- Principal Architect:Vo Trong Nghia
- Design Team:Masaaki Iwamoto, Chiang Hsing-O, Nguyen Tat Dat, Nguyen Duy Phuoc, Takahito Yamada
- Footprint:136 m2
- Site Area:321.6 m2
- City:Ho Chi Minh City
Text description provided by the architects. Under the rapid urbanization, cities in Vietnam have diverged far from their origins as low density tropical green space. Newly developed urban areas are losing their connection with nature. Binh house by Vo Trong Nghia Architects (VTN Architects) is one project in the "House for Trees" series, a prototypical housing design, providing green space within high density neighbourhood.
The Inhabitants is a family of three generations. Therefore, the challenge is to create spaces which allow its residents interact and communicate despite their differences.
Gardens located on top of the vertically stacking spaces; bounded by sliding glass doors. This strategy not only improves the microclimate by using natural ventilation and daylight in every room, but the alternately stacking openings also increase visibility and interaction between the family members.
Living, dining, bedrooms, study room are continuously opened. From one room, people's sightlines can reach beyond to the other rooms via the gardens.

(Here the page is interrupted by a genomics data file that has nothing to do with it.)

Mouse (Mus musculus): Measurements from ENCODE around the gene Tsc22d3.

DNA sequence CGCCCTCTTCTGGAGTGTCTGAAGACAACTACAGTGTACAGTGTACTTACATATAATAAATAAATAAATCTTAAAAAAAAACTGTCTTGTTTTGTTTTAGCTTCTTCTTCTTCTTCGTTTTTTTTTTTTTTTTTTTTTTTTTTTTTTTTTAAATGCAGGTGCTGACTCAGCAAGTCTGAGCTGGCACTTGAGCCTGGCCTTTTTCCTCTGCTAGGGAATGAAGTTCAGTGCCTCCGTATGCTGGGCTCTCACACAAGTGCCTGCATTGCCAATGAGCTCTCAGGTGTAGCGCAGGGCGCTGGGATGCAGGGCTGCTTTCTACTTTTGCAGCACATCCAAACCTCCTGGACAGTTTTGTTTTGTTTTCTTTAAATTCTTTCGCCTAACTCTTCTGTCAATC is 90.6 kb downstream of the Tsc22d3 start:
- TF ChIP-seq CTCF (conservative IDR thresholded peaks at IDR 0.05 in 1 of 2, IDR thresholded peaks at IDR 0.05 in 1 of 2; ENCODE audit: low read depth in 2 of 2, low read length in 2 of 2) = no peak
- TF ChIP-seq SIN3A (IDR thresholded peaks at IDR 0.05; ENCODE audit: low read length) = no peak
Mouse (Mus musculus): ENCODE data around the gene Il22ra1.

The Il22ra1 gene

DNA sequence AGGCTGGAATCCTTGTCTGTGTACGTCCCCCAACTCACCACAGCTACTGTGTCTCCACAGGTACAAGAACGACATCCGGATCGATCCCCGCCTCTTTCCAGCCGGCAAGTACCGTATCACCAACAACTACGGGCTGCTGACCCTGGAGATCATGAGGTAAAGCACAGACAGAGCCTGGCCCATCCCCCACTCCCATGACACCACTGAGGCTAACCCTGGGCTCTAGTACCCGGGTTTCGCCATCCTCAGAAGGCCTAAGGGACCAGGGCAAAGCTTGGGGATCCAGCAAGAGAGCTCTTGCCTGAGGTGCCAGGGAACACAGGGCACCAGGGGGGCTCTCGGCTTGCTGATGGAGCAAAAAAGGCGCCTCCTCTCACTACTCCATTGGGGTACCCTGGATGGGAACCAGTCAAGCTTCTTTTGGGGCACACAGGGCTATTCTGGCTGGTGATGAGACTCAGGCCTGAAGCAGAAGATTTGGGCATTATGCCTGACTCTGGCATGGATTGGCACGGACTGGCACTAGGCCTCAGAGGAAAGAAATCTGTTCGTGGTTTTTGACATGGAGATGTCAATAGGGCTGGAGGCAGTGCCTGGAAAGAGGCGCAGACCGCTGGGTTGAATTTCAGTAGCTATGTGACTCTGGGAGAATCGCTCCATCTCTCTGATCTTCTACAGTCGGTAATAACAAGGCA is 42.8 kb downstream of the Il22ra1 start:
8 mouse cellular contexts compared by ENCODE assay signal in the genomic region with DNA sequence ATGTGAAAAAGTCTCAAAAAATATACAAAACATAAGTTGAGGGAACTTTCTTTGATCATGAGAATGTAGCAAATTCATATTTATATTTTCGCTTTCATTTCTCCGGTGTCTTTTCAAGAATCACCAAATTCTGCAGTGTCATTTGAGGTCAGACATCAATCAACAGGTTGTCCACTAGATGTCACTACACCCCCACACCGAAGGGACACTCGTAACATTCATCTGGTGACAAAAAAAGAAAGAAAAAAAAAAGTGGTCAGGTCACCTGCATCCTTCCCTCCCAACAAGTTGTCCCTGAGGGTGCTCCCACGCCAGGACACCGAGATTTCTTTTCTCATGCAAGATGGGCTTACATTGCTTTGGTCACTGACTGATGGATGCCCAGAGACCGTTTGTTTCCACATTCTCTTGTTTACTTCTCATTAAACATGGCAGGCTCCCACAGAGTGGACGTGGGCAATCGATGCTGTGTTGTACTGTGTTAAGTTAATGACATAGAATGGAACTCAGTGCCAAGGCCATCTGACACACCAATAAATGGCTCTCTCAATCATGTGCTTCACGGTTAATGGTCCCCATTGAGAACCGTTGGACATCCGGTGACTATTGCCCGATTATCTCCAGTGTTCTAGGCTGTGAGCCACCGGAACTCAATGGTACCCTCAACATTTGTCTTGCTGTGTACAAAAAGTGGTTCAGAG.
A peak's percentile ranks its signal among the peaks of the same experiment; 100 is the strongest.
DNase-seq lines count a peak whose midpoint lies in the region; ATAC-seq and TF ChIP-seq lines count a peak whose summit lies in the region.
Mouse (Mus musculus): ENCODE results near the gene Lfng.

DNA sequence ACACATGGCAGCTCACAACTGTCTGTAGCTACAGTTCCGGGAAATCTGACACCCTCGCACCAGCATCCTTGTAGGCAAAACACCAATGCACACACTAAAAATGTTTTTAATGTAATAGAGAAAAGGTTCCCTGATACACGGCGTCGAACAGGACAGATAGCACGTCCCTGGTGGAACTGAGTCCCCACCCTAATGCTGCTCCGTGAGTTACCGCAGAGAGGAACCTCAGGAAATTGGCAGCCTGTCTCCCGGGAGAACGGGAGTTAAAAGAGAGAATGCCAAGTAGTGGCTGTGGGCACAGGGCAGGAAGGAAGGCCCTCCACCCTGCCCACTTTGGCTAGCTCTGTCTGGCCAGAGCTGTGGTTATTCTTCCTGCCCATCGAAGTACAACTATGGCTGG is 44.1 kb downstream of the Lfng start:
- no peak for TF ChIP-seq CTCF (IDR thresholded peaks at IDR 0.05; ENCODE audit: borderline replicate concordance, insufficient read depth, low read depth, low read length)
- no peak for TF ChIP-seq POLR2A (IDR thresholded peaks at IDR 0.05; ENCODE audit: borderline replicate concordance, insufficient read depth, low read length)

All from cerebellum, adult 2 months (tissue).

Service areas such as the kitchen, bathrooms, stairs and corridors are located in the west to limit heat radiation exposure towards frequently occupied areas. The vertical variation of spaces creates a lopsided pressure difference. Thus, when the surrounding houses are built, natural ventilation is maintained. Thanks to these passive strategies, the house always stays cool in the tropical climate. Air conditioning system is rarely used.
The roof gardens host large trees for shading, therefore reducing indoor temperature. Vegetables can also be planted to serve its resident's daily needs. This vertical farming solution is suitable for high-density housing whilst also contributing to Vietnamese way of life.
Using sustainable materials such as natural stone, wood, exposed concrete combined with the microclimate, this house reduces greatly operational and maintenance cost. Up to date, residents have never used furnished AC. The architecture is not only to meet the functional and aesthetic concerns, but also as a means to connect people to people and people to nature.
Originally published on April 12, 2017